(Updates with quotes, background)
STOCKHOLM Feb 6 Swedish Finance Minister Anders
Borg warned the country's banks that they faced further
tightening of capital rules this spring after they raised
dividend payments for 2013 despite calls from authorities to
build up more capital.
"I think that they have sent a clear signal to us," Borg
told reporters on Thursday. "They are asking us to tighten
regulations and make their implementation harder," he said.
The finance minister said the government would discuss the
issue with the central bank and the financial watchdog over the
"It seems natural that we can reach a number of conclusions
at the planned Stability Council meeting in May so that we can
get a significant strengthening of the regulatory framework into
place this spring," Borg said.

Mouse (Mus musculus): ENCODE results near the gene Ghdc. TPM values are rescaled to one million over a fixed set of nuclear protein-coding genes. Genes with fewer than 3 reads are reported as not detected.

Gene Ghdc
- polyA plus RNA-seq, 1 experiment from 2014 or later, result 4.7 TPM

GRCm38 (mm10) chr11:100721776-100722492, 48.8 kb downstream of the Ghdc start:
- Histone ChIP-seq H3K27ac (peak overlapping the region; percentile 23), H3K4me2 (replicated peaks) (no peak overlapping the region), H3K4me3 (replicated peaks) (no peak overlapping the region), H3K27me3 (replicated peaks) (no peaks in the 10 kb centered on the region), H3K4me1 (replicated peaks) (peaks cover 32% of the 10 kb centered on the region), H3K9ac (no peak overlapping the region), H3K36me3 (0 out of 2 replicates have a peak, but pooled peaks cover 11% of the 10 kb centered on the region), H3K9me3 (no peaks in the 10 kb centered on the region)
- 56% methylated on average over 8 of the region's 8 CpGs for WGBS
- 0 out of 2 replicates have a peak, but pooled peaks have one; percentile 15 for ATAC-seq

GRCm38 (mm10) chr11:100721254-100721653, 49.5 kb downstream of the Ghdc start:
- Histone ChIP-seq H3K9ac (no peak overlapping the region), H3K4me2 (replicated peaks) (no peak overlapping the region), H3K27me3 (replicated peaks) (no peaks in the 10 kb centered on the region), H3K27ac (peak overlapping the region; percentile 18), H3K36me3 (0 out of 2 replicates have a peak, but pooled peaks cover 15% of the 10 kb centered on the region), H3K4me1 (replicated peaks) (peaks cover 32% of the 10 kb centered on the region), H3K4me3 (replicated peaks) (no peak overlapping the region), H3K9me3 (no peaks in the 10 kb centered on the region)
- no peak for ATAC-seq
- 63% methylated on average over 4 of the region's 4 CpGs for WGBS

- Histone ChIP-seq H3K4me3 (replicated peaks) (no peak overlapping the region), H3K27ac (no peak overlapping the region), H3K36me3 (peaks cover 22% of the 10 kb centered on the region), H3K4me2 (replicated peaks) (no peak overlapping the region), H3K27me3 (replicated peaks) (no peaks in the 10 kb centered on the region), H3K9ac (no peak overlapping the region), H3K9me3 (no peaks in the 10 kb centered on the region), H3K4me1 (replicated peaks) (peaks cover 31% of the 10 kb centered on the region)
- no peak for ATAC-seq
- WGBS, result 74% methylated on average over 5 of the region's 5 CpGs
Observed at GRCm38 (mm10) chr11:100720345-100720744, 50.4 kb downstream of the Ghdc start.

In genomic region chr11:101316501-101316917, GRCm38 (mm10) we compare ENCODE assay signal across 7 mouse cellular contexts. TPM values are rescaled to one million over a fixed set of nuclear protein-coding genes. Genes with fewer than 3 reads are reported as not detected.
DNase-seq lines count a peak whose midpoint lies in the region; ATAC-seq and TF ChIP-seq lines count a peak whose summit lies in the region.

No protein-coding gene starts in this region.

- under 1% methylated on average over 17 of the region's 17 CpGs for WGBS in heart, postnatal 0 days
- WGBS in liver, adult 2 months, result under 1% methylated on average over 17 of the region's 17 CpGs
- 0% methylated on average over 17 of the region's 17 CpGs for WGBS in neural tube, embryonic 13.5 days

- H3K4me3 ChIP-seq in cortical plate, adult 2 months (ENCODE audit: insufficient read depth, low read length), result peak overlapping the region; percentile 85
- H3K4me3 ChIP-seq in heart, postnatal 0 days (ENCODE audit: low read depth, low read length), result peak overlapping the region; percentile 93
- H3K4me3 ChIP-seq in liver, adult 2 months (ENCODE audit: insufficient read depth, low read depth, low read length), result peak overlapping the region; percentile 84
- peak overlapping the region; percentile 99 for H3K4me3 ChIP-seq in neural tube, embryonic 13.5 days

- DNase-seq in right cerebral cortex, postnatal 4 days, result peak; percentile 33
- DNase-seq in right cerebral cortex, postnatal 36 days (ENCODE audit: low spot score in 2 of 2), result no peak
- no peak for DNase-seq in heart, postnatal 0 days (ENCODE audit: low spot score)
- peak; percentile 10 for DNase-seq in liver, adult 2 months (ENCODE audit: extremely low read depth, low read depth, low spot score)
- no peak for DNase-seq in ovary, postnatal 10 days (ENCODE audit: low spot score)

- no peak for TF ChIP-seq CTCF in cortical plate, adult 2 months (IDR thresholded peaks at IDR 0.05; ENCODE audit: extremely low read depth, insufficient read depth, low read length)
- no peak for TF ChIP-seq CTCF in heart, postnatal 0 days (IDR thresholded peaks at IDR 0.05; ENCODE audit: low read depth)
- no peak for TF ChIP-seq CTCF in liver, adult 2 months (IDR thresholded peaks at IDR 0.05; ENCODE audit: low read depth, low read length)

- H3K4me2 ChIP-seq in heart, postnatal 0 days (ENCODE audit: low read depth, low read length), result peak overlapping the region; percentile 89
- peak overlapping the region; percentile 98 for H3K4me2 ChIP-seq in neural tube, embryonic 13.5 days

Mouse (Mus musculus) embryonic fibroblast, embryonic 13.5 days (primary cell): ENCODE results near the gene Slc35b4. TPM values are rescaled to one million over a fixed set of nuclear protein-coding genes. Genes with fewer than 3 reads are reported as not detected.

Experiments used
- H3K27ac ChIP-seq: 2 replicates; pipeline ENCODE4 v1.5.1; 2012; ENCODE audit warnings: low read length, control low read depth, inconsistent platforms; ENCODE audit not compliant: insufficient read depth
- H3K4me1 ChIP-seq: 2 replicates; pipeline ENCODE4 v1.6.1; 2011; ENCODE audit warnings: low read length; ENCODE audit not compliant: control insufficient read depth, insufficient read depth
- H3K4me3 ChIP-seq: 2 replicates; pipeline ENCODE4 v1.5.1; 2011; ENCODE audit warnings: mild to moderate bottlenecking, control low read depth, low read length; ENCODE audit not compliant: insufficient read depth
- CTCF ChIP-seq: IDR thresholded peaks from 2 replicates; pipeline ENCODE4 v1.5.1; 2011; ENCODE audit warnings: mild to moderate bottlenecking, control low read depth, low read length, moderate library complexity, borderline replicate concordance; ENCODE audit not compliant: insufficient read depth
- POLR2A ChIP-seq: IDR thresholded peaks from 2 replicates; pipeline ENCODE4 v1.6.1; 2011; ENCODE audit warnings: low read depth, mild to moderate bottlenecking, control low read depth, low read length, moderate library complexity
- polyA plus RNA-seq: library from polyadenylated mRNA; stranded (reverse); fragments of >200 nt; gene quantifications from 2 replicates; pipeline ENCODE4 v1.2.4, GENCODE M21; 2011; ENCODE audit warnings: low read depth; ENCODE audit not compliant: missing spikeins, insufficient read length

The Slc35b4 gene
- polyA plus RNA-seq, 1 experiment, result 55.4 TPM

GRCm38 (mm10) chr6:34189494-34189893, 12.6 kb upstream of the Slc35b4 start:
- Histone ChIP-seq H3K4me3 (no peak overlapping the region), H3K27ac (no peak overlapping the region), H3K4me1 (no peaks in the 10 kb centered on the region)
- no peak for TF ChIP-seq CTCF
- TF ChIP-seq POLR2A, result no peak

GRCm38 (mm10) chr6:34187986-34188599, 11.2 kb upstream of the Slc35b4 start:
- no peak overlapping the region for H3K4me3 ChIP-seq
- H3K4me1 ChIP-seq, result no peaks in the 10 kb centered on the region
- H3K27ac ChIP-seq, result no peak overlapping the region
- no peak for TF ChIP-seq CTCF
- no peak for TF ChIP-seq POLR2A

The four major Swedish banks paid their shareholders 66
percent of profits on average in 2013 - a stark contrast to
other parts of Europe. Britain's Lloyds scrapped its
2013 dividend while Switzerland's UBS is paying the
equivalent to a 30 percent ratio.
"They need stricter rules. That is in practice what they are
telling us", Borg said.
The finance minister said the government was prepared to use
"all the instruments available," including countercyclical
buffers, systemic risk buffers, risk weights and other
Swedish lenders have built up some of the biggest capital
buffers in Europe and easily meet existing regulatory capital
requirements in Sweden, even if these are among the toughest in
Sweden has a one of Europe's largest banking sector's
relative to the size of the economy and Swedish households are
also among the most heavily indebted.
A number of steps have already been taken to reduce the
risks in the financial sector. The FSA has imposed a 85 percent
loan-to-value ratio for new mortgages and has raised risk
weights for mortgages, forcing banks to set aside more capital.
(Reporting by Johan Sennero and Johan Ahlander; Editing by